“Comic-Con” Reserved for San Diego

The United States court system has upheld Comic-Con International‘s contention that it holds a trademark on the term ‘Comic-Con”.

From The Hollywood Reporter:

San Diego Comic Convention was the plaintiff taking on Dan Farr and Bryan Brandenburg, who ran the Salt Lake Comic Con. At a trial held last winter, San Diego prevailed on its contention that it held valid rights and that Salt Lake was infringing its trademarks. The jury didn’t find willfulness, however, and only punished Salt Lake to the tune of $20,000 in corrective advertising.

Salt Lake asked U.S. District Court Judge Anthony Battaglia to put aside the ruling and order a new trial.

Instead, in a series of orders issued late Thursday, Battaglia has not only upheld the jury’s verdict and issued an injunction, but ordered the defendants to pay almost $4 million in attorneys’ fees and costs. The decision comes just a week before the Salt Lake convention was about to get underway. Thanks to this court case, it’s already been rebranded the FanX Salt Lake Comic Convention.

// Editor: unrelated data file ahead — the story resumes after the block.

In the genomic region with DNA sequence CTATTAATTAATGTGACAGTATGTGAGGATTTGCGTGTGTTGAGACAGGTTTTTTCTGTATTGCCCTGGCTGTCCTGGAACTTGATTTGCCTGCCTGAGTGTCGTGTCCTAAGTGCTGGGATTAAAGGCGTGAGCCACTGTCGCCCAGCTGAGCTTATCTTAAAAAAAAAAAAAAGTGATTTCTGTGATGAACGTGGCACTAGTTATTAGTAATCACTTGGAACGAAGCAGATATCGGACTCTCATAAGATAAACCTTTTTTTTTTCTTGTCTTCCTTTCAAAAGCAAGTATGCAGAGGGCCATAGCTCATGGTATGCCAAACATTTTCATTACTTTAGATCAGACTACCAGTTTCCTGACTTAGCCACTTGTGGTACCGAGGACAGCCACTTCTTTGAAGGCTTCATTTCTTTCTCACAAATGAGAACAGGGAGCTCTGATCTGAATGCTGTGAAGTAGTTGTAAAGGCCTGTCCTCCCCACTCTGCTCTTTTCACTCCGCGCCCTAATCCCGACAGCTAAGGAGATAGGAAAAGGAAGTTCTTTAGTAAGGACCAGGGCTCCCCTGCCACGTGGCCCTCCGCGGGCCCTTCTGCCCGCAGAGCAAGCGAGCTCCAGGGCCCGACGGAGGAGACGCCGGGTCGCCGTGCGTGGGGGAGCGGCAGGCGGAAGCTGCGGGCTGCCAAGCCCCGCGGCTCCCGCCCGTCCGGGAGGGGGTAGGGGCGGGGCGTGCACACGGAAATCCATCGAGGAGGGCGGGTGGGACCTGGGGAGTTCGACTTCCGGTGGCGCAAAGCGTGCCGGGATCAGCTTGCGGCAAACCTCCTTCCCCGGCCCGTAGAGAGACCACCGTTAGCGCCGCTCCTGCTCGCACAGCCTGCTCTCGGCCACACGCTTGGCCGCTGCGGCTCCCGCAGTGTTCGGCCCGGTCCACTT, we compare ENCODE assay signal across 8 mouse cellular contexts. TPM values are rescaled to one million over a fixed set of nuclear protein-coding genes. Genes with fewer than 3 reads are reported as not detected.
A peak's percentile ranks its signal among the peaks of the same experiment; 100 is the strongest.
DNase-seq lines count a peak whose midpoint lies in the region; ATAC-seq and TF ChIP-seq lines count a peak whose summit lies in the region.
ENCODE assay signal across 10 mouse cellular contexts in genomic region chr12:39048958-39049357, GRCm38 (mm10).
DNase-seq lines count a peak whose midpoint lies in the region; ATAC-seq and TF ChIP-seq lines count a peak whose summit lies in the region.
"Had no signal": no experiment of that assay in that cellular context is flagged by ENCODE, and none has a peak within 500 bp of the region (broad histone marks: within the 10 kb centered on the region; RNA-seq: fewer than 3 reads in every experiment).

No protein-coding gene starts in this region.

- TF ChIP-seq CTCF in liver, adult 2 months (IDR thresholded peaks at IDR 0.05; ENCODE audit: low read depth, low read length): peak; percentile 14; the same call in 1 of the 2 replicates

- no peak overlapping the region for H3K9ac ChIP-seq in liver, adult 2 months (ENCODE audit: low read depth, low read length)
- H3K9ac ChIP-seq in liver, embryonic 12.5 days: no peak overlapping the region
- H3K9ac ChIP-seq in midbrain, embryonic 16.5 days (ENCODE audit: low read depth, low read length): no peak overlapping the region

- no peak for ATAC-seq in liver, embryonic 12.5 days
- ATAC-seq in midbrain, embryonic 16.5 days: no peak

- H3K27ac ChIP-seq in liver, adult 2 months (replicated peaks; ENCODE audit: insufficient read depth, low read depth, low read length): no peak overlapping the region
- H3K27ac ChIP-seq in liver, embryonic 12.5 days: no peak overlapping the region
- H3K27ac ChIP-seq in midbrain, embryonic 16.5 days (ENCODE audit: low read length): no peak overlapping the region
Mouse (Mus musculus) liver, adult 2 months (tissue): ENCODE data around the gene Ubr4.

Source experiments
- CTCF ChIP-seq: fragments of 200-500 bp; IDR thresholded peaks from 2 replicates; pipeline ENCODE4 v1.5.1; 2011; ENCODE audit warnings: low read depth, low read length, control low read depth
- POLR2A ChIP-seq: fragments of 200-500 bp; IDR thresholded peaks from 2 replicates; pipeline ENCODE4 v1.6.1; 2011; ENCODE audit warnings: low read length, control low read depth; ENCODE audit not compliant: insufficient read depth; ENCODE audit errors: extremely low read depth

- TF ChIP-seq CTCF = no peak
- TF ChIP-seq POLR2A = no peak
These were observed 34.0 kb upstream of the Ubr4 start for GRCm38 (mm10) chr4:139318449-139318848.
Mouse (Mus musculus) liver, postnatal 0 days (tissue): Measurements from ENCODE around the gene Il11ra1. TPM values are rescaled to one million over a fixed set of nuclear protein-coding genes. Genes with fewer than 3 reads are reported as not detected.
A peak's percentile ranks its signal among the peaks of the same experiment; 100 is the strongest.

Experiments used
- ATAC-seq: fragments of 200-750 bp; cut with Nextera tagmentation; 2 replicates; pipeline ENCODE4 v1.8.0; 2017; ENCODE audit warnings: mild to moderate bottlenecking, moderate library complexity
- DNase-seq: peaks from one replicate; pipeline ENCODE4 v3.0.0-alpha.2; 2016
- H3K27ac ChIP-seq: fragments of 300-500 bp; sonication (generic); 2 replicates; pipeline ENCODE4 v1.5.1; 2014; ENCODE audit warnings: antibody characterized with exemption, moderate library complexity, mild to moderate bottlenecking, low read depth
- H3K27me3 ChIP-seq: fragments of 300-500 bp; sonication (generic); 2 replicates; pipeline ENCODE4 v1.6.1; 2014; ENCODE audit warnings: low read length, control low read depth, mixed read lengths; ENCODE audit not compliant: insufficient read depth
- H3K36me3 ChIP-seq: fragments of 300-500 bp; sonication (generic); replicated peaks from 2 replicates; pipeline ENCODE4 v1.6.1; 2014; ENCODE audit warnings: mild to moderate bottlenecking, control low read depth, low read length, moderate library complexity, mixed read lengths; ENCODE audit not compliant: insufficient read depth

Battaglia, in his order on an injunction, has enjoined Salt Lake from “Comic Con” and “Comic-Con” and any phonetic equivalents (i.e. ComiKon). Additionally, Farr and Brandenburg can’t operate any social media site that incorporates the trademark, nor can they even advertise how the festival they run was “formerly known as Salt Lake Comic Con.”

“Comic Convention” remains in public domain.

Read The Hollywood Reporter story.


From Comics Beat:

In a separate motion, the court also upheld San Diego’s claim on the trademark and ruled that DFP could not use ANY variation of Comic Con – like Comic Kon – or use their saltlakecomiccon.com url. However they don’t have to destroy all their “comic con” merchandise in case they want to keep it on the desk as a fond reminder of good times.

For those who enjoy reading the full court rulings, Heidi at Comics Beat provides it all.